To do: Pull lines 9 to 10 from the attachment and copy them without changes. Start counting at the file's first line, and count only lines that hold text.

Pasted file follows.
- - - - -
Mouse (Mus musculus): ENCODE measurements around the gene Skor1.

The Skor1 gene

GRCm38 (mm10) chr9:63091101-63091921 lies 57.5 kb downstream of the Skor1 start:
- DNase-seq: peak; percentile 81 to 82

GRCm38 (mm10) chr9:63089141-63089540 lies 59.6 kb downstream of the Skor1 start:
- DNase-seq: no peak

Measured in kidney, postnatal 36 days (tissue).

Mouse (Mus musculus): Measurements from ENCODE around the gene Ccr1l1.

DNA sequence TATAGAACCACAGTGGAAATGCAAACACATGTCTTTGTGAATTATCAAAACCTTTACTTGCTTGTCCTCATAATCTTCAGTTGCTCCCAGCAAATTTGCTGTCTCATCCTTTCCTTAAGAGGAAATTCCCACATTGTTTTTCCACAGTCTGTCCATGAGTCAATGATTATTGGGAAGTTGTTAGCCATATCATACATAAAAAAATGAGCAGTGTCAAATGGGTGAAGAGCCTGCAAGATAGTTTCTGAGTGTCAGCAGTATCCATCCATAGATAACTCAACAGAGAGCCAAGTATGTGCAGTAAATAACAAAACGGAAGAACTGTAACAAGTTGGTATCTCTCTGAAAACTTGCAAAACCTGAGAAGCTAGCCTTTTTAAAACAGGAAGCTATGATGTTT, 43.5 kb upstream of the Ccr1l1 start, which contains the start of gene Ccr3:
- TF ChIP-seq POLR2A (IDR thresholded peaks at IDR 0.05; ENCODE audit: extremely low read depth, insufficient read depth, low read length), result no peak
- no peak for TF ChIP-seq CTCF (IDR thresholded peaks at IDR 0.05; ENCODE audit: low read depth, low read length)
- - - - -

DNA sequence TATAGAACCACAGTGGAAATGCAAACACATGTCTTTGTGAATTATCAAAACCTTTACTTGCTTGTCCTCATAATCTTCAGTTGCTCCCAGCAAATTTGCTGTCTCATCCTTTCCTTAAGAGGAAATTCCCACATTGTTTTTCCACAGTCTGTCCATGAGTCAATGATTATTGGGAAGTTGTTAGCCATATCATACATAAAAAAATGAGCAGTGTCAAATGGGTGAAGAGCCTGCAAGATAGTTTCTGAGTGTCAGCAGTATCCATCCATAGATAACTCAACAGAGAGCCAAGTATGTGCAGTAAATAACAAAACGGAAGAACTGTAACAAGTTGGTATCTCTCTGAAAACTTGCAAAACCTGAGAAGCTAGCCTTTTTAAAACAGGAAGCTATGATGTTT, 43.5 kb upstream of the Ccr1l1 start, which contains the start of gene Ccr3:
- TF ChIP-seq POLR2A (IDR thresholded peaks at IDR 0.05; ENCODE audit: extremely low read depth, insufficient read depth, low read length), result no peak